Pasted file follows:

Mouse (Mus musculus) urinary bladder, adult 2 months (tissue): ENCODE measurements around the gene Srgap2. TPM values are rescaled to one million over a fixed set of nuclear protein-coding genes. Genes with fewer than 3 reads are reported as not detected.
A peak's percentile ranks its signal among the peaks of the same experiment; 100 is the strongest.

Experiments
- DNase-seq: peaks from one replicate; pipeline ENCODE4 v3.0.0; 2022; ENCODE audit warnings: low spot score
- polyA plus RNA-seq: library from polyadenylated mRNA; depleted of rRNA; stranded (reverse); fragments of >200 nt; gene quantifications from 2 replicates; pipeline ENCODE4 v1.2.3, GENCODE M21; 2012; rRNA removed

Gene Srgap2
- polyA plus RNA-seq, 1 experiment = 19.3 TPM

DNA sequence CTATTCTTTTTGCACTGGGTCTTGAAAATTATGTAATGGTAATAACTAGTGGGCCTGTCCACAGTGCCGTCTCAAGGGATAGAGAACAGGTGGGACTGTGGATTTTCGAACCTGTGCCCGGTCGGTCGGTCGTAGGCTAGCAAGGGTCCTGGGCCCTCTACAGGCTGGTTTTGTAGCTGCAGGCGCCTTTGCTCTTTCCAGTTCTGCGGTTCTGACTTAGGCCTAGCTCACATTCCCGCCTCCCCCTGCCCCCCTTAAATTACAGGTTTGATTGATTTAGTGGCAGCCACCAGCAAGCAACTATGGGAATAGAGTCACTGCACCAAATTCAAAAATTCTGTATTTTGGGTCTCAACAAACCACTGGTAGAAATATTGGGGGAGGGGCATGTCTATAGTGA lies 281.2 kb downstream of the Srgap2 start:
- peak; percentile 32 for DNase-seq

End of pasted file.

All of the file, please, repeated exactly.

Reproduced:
Mouse (Mus musculus) urinary bladder, adult 2 months (tissue): ENCODE measurements around the gene Srgap2. TPM values are rescaled to one million over a fixed set of nuclear protein-coding genes. Genes with fewer than 3 reads are reported as not detected.
A peak's percentile ranks its signal among the peaks of the same experiment; 100 is the strongest.

Experiments
- DNase-seq: peaks from one replicate; pipeline ENCODE4 v3.0.0; 2022; ENCODE audit warnings: low spot score
- polyA plus RNA-seq: library from polyadenylated mRNA; depleted of rRNA; stranded (reverse); fragments of >200 nt; gene quantifications from 2 replicates; pipeline ENCODE4 v1.2.3, GENCODE M21; 2012; rRNA removed

Gene Srgap2
- polyA plus RNA-seq, 1 experiment = 19.3 TPM

DNA sequence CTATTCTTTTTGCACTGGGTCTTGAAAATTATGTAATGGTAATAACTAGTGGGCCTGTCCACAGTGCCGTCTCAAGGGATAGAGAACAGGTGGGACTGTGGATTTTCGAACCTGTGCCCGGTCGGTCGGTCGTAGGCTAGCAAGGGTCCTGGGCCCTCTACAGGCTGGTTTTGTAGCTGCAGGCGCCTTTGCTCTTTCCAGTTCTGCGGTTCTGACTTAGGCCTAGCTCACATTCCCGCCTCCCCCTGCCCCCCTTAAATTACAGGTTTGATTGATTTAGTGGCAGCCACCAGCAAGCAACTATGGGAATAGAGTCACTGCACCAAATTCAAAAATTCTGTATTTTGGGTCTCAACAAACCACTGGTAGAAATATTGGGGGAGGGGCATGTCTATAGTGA lies 281.2 kb downstream of the Srgap2 start:
- peak; percentile 32 for DNase-seq